When golf participation began a noticeable slide in the early 2000s, the game’s ruling bodies did not accept the numbers as par for the course.

Instead, the United States Golf Association and the Royal & Ancient  (the ruling body for all other countries besides the U.S. and Mexico) decided that the declining numbers were a distress signal.   

The game, they decided, was beginning to be perceived as too time consuming, too expensive, and too difficult.

There was not much that the rules-makers could do about the expense of the game, but several years ago they started planning the most sweeping overhaul of the rule book in golf history.

And, as of January 1, those new rules are in effect. 

“These changes are not a knee jerk project,” says Dave Podas, the head pro at the Bel-Air Country Club in Los Angeles. “They’ve really made the rules more in line with how the everyday guy plays.”

“These changes are not a knee-jerk project.”
Dave Podas
Head pro at Bel-Air Country Club, Los Angeles

You could describe the rules as “relaxed,” which doesn’t appeal to those who fashions themselves as traditionalists. Go to the Golf Club Atlas and you’ll read some huffy comments: “Why not just count the number of strokes as one wishes?”

Podas anticipates a learning curve.

“Over the next 60 to 90 days, I’m going to be busier than I’ve ever been” he says. 

Play it as it lies

Originally, golf’s rules were simple: Play the ball as it lies, play the course as you find it. 

There were a grand total of just 13 specific rules when the first rulebook was written in 1744. Over the centuries, the rulebook expanded to 33 rules, under which there came to be a myriad of sub-rules.

Even PGA and LPGA Tour players are occasionally stumped—a situation that has played itself out on television in recent years as high-profile pros like Dustin Johnson, Tiger Woods, Michelle Wie and Lexi Thompson ran afoul of rules they either didn’t know, didn’t fully understand or did not know they had violated.

If even the pros get confused, reasoned the officials at the USGA and R&A, then imagine how the game must look to newbies. 

Not a good way to grow the game. 

In addition, some of the rules added unnecessary time to a game that, when played over 18 holes, was already taking more than four hours.

Player friendly

In 2017 the ruling bodies announced more than 20 significant rules changes that would be discussed and analyzed by all levels of golfers for a period of two years, with the final version of the changes to take effect on January 1, 2019.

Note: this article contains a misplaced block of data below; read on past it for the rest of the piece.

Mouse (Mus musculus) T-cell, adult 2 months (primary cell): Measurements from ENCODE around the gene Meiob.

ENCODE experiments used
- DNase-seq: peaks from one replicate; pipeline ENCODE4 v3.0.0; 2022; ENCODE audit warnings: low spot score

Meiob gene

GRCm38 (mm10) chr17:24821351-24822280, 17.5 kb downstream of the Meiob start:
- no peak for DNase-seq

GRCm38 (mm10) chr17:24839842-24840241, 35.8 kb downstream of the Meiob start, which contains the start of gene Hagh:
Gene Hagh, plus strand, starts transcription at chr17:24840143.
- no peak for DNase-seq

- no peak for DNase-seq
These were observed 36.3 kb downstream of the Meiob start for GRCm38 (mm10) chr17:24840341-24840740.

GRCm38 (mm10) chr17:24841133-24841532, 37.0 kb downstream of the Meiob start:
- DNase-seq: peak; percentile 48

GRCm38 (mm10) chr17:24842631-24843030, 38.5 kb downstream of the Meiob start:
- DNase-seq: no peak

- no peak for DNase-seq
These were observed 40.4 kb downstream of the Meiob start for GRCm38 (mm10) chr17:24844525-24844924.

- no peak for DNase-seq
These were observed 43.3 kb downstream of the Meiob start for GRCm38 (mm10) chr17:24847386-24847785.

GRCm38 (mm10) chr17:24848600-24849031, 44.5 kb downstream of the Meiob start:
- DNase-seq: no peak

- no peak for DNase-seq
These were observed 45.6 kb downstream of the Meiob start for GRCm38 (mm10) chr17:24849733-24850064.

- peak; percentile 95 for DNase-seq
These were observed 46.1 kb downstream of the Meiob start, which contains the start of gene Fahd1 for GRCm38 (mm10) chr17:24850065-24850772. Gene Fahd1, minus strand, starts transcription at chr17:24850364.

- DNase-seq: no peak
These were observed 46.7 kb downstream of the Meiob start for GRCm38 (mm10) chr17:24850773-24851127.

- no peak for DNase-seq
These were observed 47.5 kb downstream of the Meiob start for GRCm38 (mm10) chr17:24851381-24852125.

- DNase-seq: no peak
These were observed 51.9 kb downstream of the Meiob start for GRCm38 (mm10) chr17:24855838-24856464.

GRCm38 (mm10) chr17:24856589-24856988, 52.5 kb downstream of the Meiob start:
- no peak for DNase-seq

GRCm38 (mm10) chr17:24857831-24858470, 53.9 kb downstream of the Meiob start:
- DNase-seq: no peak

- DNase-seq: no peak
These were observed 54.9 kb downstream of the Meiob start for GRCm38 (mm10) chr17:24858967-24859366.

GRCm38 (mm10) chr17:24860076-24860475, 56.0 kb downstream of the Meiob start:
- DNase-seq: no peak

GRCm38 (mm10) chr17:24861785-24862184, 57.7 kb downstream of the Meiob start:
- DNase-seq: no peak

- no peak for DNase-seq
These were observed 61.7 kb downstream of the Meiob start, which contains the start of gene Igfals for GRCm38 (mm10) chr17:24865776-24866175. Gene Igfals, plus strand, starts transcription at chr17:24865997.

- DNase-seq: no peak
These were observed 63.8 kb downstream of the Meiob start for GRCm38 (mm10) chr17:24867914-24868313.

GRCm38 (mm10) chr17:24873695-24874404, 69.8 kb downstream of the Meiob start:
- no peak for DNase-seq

Primarily, these rules focused on removing overly harsh penalties for accidental infractions, and instituting new, more player-friendly procedures for balls hit into hazards, out of bounds or simply lost on the course.

As an example, in the 1960s, when taking relief from a hazard, a player used to be required to drop a ball over his or her shoulder without looking at the spot where the ball would land – to prevent a player from trying to leave the ball in a favorable lie. 

That was later eased – you could hold a ball straight out at shoulder height and watch where you dropped it. Beginning this month, golfers can hold the ball at knee height before letting go.

Local rule

The rules are now much more forgiving about touching or moving your ball accidentally – always a one-stroke penalty prior to the changes. Now you just put it back where it was and play on. 

Likewise, there’s no longer a penalty for hitting yourself, your partner, your bag, your cart, or even your own ball a second time with one swing—assuming you didn’t mean to do any of those things in the first place.

The previous rule covering lost or out-of-bounds shots required you to return to the spot where the shot was played—the original walk of shame.

A local rule—which won’t be in use in pro events—even allows you to drop a ball in the fairway parallel to the area where you’ve lost your ball or hit it out of bounds. 

The previous rule covering lost or out-of-bounds shots required you to return to the spot where the shot was played—the original walk of shame.

If you join the USGA—a bargain at $25 per year; they even throw in a hat and a bag tag—you’ll be sent a copy of the updated 2019 rule book. 

The USGA also offers a complete rules app that can be downloaded free of charge. Two million printed copies of a user-friendly Player’s Edition of Rules of Golf will be distributed by the USGA to golfers in the U.S. and Mexico.

Watch this

How to care for loved ones from a distance